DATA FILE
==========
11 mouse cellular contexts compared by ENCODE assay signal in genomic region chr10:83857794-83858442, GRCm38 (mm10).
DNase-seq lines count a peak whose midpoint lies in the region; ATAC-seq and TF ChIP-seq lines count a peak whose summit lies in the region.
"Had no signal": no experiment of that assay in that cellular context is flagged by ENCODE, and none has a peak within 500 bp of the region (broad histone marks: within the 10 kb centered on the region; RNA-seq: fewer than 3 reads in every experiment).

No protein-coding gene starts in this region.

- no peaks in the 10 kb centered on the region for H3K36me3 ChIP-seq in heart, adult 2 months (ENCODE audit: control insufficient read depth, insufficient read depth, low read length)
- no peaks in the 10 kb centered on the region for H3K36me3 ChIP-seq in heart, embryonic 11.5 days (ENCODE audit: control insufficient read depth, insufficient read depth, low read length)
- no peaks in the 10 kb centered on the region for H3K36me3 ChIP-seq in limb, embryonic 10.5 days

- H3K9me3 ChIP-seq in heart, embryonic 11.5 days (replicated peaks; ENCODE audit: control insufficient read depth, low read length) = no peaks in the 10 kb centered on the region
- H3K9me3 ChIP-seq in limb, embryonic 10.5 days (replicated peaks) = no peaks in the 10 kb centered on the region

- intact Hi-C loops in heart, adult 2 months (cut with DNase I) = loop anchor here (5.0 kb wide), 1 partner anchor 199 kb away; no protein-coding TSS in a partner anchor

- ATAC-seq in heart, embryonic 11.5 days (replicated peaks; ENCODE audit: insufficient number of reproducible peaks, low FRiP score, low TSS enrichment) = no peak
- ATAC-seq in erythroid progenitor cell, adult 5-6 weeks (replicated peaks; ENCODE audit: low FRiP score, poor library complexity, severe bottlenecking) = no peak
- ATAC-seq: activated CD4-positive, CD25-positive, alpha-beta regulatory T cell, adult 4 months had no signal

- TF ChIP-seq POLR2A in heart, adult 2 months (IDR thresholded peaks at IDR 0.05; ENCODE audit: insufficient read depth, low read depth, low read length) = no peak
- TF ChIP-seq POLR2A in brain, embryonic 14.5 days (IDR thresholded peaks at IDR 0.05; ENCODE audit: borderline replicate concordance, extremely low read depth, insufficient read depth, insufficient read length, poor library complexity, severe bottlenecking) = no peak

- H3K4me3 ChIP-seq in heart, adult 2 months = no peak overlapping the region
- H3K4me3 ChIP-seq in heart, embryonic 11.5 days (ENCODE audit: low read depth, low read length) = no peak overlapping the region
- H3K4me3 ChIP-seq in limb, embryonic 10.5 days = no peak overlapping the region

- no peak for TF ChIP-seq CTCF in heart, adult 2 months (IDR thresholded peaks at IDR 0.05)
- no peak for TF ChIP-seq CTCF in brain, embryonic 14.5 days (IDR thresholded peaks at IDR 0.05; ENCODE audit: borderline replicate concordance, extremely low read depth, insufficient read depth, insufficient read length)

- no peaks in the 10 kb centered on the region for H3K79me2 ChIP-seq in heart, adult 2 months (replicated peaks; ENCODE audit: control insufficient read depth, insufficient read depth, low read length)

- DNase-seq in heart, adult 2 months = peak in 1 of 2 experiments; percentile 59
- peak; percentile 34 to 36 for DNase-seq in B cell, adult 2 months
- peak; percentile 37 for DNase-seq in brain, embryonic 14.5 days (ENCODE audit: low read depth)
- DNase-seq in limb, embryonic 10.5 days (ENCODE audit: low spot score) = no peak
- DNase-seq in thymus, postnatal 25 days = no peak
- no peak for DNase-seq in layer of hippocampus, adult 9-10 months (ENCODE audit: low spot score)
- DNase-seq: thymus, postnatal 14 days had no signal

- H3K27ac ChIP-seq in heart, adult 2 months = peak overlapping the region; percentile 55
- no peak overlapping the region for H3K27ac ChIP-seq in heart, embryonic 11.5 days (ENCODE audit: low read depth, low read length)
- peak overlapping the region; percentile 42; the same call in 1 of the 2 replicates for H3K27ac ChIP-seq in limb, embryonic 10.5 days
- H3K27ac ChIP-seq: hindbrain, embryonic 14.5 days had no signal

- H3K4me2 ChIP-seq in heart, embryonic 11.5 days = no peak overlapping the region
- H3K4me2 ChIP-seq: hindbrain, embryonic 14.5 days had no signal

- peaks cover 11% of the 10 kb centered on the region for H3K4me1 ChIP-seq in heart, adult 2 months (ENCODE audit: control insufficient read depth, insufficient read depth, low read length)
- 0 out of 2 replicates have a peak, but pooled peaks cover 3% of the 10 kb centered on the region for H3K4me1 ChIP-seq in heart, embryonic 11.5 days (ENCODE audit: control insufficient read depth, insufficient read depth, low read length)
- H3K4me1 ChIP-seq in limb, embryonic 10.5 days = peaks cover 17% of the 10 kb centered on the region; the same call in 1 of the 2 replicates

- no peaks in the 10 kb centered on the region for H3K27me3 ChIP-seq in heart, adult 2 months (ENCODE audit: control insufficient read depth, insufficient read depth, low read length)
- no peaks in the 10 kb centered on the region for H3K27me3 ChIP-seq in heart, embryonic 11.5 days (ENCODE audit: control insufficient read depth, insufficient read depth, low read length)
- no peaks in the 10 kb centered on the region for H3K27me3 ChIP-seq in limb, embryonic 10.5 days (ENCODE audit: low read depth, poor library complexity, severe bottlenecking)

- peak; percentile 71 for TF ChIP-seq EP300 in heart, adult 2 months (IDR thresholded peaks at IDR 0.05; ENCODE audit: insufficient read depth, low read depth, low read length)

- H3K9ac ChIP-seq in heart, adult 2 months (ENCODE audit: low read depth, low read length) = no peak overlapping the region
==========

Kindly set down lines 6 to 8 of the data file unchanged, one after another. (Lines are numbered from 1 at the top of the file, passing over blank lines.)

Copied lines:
- no peaks in the 10 kb centered on the region for H3K36me3 ChIP-seq in heart, embryonic 11.5 days (ENCODE audit: control insufficient read depth, insufficient read depth, low read length)
- no peaks in the 10 kb centered on the region for H3K36me3 ChIP-seq in limb, embryonic 10.5 days

- H3K9me3 ChIP-seq in heart, embryonic 11.5 days (replicated peaks; ENCODE audit: control insufficient read depth, low read length) = no peaks in the 10 kb centered on the region